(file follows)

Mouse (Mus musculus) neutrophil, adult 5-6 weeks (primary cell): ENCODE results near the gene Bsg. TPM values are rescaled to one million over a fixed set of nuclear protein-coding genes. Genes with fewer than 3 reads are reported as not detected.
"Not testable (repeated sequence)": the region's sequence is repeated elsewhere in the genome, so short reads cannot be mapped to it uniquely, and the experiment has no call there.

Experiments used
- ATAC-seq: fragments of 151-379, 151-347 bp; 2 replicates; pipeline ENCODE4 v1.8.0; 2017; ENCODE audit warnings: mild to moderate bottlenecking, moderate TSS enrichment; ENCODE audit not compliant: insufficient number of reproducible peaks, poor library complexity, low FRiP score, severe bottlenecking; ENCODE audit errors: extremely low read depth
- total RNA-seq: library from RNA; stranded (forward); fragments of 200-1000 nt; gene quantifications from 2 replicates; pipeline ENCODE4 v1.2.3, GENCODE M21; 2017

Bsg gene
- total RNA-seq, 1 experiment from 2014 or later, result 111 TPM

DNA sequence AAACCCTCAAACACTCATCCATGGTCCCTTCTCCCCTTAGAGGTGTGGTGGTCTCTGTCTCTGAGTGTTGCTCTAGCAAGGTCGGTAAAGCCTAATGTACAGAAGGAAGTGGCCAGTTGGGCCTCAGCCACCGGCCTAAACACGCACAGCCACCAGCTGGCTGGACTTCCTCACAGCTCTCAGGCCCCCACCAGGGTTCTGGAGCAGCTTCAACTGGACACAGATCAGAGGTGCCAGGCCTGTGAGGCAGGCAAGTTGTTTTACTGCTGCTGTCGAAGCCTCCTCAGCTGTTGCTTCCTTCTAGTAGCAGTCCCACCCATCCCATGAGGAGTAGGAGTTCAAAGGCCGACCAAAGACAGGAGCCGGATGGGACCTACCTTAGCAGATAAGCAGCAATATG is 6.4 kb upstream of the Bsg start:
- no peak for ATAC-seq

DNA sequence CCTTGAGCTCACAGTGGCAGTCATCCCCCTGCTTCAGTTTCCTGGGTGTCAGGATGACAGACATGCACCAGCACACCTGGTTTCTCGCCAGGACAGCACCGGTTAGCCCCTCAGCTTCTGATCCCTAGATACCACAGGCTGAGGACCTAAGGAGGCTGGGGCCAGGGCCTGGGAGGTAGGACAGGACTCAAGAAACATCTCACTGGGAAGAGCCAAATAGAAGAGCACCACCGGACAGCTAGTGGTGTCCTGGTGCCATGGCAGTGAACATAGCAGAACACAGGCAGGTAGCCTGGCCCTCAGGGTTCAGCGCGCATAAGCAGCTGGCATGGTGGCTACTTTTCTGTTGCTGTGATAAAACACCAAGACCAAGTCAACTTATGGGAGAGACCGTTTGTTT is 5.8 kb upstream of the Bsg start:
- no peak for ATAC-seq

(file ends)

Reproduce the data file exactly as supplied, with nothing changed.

Mouse (Mus musculus) neutrophil, adult 5-6 weeks (primary cell): ENCODE results near the gene Bsg. TPM values are rescaled to one million over a fixed set of nuclear protein-coding genes. Genes with fewer than 3 reads are reported as not detected.
"Not testable (repeated sequence)": the region's sequence is repeated elsewhere in the genome, so short reads cannot be mapped to it uniquely, and the experiment has no call there.

Experiments used
- ATAC-seq: fragments of 151-379, 151-347 bp; 2 replicates; pipeline ENCODE4 v1.8.0; 2017; ENCODE audit warnings: mild to moderate bottlenecking, moderate TSS enrichment; ENCODE audit not compliant: insufficient number of reproducible peaks, poor library complexity, low FRiP score, severe bottlenecking; ENCODE audit errors: extremely low read depth
- total RNA-seq: library from RNA; stranded (forward); fragments of 200-1000 nt; gene quantifications from 2 replicates; pipeline ENCODE4 v1.2.3, GENCODE M21; 2017

Bsg gene
- total RNA-seq, 1 experiment from 2014 or later, result 111 TPM

DNA sequence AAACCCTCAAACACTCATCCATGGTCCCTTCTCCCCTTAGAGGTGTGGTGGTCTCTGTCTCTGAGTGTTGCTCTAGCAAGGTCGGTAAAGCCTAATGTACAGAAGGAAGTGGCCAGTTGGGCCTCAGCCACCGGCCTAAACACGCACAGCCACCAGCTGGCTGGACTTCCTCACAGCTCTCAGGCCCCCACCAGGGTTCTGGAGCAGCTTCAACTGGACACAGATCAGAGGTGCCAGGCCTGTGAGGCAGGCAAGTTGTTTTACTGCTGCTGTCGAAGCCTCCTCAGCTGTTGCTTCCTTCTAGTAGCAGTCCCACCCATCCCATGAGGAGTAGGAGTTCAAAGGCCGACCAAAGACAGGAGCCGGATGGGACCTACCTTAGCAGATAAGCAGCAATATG is 6.4 kb upstream of the Bsg start:
- no peak for ATAC-seq

DNA sequence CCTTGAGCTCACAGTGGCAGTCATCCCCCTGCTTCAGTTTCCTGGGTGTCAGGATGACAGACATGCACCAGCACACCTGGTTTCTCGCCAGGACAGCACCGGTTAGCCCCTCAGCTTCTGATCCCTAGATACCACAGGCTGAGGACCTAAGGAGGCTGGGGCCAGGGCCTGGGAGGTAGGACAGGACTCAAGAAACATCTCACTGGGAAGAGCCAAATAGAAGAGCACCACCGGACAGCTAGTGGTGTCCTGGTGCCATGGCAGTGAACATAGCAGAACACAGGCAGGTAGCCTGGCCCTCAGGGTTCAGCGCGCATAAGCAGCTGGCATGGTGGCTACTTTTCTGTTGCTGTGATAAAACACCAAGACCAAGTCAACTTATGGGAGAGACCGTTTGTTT is 5.8 kb upstream of the Bsg start:
- no peak for ATAC-seq